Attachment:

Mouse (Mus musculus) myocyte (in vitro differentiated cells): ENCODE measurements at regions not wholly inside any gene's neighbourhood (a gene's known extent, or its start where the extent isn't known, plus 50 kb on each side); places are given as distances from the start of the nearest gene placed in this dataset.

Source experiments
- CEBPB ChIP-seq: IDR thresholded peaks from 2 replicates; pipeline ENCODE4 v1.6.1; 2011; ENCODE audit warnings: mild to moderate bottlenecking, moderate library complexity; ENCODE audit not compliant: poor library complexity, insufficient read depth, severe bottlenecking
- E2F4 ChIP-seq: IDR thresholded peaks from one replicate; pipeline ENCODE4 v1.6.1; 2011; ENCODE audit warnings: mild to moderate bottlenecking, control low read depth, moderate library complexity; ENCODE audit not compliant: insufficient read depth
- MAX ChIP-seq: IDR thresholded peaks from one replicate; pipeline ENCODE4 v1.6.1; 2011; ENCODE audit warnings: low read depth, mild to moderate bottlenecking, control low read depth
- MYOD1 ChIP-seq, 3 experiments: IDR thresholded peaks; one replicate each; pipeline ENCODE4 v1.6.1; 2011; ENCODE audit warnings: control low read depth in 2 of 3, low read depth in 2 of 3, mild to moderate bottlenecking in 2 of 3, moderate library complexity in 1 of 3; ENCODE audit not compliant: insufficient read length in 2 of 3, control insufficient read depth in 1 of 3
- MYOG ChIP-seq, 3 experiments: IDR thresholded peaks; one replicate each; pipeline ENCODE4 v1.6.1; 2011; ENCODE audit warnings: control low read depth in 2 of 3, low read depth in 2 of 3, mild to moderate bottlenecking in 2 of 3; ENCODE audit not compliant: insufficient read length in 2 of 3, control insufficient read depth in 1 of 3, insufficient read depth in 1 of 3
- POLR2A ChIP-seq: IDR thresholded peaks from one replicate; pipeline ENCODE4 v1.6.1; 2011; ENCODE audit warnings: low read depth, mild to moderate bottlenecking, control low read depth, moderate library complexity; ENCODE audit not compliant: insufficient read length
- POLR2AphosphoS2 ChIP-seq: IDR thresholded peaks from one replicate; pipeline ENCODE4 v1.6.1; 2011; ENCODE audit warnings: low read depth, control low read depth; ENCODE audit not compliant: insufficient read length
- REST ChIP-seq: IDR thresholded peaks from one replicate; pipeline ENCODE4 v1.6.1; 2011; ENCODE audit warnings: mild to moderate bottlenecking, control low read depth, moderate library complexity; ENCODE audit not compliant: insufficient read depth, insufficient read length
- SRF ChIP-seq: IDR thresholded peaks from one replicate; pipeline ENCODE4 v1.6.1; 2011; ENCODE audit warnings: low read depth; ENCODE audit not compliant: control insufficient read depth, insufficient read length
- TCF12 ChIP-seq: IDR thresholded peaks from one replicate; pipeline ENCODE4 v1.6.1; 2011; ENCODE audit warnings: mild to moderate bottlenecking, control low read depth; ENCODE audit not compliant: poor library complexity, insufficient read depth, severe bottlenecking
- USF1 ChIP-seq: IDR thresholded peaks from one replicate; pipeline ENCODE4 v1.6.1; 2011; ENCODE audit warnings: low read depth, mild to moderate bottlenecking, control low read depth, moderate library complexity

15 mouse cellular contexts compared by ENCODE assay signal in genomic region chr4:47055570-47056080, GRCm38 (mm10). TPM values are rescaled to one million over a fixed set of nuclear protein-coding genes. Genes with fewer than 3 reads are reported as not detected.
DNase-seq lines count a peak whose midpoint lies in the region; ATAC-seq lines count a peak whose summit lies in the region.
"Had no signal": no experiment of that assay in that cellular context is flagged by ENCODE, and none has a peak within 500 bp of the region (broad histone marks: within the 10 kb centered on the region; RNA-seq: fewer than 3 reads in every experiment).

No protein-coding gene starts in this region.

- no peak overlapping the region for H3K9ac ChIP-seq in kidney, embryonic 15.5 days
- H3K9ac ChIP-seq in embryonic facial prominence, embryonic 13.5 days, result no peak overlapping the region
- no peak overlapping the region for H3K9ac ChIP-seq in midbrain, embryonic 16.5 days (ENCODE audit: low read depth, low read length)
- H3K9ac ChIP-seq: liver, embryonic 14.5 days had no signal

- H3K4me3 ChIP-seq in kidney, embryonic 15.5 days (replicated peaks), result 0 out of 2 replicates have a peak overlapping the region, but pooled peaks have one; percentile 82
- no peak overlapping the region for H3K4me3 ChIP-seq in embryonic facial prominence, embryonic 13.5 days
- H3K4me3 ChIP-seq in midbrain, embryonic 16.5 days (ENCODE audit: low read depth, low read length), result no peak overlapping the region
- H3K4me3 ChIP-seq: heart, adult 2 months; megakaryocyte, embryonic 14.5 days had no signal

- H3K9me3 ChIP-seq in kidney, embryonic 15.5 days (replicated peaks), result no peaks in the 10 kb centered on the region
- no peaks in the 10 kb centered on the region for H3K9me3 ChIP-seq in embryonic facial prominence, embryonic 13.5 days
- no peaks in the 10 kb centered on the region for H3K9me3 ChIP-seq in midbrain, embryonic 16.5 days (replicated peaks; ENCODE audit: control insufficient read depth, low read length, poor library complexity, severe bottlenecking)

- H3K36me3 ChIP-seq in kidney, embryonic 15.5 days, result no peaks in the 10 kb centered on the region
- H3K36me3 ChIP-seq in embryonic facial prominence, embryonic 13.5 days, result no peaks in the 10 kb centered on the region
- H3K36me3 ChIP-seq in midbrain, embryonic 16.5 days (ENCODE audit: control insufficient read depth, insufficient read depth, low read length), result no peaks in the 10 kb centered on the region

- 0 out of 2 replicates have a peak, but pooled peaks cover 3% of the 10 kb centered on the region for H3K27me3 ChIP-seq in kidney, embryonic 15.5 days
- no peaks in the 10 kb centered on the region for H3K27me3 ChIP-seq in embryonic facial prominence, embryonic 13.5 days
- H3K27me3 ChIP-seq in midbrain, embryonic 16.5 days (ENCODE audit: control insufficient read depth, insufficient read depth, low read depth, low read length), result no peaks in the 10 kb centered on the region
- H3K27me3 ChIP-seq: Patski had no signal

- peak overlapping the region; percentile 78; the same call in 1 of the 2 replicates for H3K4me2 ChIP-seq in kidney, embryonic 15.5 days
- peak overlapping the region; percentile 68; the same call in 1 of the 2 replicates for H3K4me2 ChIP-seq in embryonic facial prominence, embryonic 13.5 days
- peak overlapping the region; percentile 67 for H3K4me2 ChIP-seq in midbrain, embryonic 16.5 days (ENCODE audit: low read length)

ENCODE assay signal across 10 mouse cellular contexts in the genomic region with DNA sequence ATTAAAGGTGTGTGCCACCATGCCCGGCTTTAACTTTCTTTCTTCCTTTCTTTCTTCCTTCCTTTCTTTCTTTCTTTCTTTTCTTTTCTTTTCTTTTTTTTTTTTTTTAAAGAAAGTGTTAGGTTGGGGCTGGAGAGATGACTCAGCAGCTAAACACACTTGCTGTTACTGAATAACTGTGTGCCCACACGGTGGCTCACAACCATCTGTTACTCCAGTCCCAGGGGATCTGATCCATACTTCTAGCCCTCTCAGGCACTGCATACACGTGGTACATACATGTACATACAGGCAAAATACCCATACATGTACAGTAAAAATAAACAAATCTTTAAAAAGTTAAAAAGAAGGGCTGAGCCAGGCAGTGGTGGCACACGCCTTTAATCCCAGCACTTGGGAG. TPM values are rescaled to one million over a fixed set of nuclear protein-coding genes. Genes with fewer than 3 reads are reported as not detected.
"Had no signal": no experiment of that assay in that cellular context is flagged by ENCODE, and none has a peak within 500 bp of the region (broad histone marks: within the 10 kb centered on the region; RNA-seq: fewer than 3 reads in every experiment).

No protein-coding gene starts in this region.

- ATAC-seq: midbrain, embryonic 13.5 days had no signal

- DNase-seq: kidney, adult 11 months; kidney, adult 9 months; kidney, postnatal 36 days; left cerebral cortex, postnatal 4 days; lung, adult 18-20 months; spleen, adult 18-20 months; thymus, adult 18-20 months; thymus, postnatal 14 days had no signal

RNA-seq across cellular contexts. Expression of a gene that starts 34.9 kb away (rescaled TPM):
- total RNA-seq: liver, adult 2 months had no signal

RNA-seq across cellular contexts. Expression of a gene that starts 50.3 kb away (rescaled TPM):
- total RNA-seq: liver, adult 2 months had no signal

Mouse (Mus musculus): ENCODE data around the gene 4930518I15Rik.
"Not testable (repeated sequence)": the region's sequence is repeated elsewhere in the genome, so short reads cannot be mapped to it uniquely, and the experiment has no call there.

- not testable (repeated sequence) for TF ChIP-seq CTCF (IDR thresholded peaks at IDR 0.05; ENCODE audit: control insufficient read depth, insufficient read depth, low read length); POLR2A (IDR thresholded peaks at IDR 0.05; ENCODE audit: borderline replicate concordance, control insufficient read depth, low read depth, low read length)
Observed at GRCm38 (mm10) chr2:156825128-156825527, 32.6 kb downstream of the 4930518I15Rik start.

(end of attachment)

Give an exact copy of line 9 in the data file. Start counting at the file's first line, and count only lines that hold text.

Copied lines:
- POLR2AphosphoS2 ChIP-seq: IDR thresholded peaks from one replicate; pipeline ENCODE4 v1.6.1; 2011; ENCODE audit warnings: low read depth, control low read depth; ENCODE audit not compliant: insufficient read length